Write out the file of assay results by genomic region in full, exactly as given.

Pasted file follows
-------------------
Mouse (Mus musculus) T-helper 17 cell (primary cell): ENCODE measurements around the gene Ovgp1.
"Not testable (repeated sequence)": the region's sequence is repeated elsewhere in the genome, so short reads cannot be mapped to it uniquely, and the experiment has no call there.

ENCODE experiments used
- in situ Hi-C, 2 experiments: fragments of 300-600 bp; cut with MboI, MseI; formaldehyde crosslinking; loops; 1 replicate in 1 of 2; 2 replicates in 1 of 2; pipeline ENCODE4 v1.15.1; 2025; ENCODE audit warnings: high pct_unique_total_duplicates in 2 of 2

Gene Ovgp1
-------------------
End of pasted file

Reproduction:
Mouse (Mus musculus) T-helper 17 cell (primary cell): ENCODE measurements around the gene Ovgp1.
"Not testable (repeated sequence)": the region's sequence is repeated elsewhere in the genome, so short reads cannot be mapped to it uniquely, and the experiment has no call there.

ENCODE experiments used
- in situ Hi-C, 2 experiments: fragments of 300-600 bp; cut with MboI, MseI; formaldehyde crosslinking; loops; 1 replicate in 1 of 2; 2 replicates in 1 of 2; pipeline ENCODE4 v1.15.1; 2025; ENCODE audit warnings: high pct_unique_total_duplicates in 2 of 2

Gene Ovgp1